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Justice for Junior foundation website eyed by New York attorney general’s office

A Justice for Junior Coalition member said the website is for a proposed foundation.

A foundation set up in the name of

A foundation set up in the name of Lesandro "Junior" Guzman-Feliz is being looked at by the state attorney general's office, a spokeswoman said Thursday. Photo Credit: NYPD via Twitter

The state attorney general’s office is investigating a website purporting to be a foundation in the name of Lesandro “Junior” Guzman-Feliz, the Bronx teen who was brutally murdered in a gang-related attack in June, a spokeswoman said Thursday.

The Justice for Juniors’ Foundation website was referred to the state attorney general’s office after Guzman-Feliz’s parents expressed concerns that it was established without their authorization, according to a spokesman for City Councilman Ritchie Torres.

“Whenever our office receives complaints concerning potentially fraudulent charitable activities or organizations, we refer them to the attorney general’s charities bureau which investigates these claims,” Torres’ spokesman said on Thursday.

The slain teen’s parents also raised concerns about a donation button on the website that has since been removed, as PIX 11 first reported.

A representative of the website said the allegations would be addressed during a news conference in front of a mural in memory of Guzman-Feliz, located at 183rd Street and Bathgate Avenue, at 6 p.m. on Monday, but declined to comment further on the matter.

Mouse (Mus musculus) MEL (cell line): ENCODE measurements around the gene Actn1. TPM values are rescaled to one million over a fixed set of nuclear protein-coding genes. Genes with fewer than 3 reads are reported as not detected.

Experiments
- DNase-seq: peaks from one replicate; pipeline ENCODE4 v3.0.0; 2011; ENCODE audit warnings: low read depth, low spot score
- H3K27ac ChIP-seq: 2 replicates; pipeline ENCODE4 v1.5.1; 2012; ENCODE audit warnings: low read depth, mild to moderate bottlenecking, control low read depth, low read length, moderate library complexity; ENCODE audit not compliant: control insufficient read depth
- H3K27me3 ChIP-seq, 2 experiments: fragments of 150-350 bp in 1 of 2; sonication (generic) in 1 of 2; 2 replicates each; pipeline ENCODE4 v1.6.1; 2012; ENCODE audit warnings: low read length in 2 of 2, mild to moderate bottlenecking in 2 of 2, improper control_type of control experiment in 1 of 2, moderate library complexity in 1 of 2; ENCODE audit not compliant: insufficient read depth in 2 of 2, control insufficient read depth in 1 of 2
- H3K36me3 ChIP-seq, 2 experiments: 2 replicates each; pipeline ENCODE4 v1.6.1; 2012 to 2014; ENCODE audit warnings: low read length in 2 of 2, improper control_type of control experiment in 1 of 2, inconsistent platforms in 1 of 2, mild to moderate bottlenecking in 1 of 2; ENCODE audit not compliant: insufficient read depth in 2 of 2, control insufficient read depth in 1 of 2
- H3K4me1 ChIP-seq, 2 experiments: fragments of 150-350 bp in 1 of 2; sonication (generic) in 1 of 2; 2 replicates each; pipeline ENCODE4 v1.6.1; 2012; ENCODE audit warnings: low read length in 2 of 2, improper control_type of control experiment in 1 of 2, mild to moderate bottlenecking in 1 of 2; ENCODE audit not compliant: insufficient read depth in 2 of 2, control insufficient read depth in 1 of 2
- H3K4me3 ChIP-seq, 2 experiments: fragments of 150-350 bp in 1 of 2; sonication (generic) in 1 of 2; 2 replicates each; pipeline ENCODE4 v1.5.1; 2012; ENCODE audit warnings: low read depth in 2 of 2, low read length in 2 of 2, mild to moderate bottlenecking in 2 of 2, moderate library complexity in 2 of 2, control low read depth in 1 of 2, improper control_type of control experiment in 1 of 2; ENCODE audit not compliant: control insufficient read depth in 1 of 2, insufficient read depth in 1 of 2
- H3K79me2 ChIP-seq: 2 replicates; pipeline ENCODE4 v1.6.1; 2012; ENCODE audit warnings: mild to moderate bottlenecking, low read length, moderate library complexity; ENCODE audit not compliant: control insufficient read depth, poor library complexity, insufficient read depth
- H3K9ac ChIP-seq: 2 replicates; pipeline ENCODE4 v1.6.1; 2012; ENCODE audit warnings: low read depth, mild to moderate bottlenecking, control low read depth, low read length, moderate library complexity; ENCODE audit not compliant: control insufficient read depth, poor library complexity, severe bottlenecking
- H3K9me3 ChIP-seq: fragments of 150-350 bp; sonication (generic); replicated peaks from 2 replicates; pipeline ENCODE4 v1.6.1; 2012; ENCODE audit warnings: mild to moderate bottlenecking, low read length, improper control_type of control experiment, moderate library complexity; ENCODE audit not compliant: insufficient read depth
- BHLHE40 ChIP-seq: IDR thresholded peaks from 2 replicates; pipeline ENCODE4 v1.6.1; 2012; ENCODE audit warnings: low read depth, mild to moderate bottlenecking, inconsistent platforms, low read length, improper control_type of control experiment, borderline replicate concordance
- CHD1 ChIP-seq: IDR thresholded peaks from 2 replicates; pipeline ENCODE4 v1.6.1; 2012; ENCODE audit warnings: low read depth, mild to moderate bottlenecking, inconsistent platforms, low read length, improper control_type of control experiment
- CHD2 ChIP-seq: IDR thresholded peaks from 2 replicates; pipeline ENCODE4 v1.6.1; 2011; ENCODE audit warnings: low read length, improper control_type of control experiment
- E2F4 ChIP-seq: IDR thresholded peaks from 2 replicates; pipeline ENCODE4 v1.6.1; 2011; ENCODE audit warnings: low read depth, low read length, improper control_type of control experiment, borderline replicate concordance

David Estrella, a Bronx community advocate and member of the Justice for Junior Coalition, said that while there may be a website and several social media accounts, there is no foundation — yet.

“As it stands right now, there is no foundation that has been incorporated; that has been established; that has conducted any business as a foundation,” he said.

Another member of the Justice for Junior Coalition set up the website and social media accounts so that the branding wouldn’t get scooped up by someone else, according to Estrella, who added that members of Guzman-Feliz’s family, including the teen’s parents, are aware of a proposal to create a foundation.

“I did not create the accounts, but I know the intentions behind it,” Estrella said. “In the cyber world people try to secure a name and then sell it at a higher value when someone wants it.

“So it was more of an act to secure the name for what was being proposed as a foundation by that name.”

Estrella called controversy over the website a “hiccup” that will soon be resolved.

Guzman-Feliz’s father is expected to attend the Monday news conference regarding the proposed foundation, according to Estrella, but it was unclear if the teen’s mother would support the effort.

Guzman-Feliz, 15, was fatally stabbed in a gang-related attack outside of a Belmont bodega on June 20. The teen’s brutal slaying, which was captured on surveillance video and shared on social media, brought the Bronx community together under the hashtag #JusticeforJunior.

Twelve purported gang members have been charged in the death of Guzman-Feliz, who police said was mistakenly targeted.

The Justice for Junior Coalition, made up of myriad community leaders and organizations, seeks to unify Bronx communities and speak out against gang violence.

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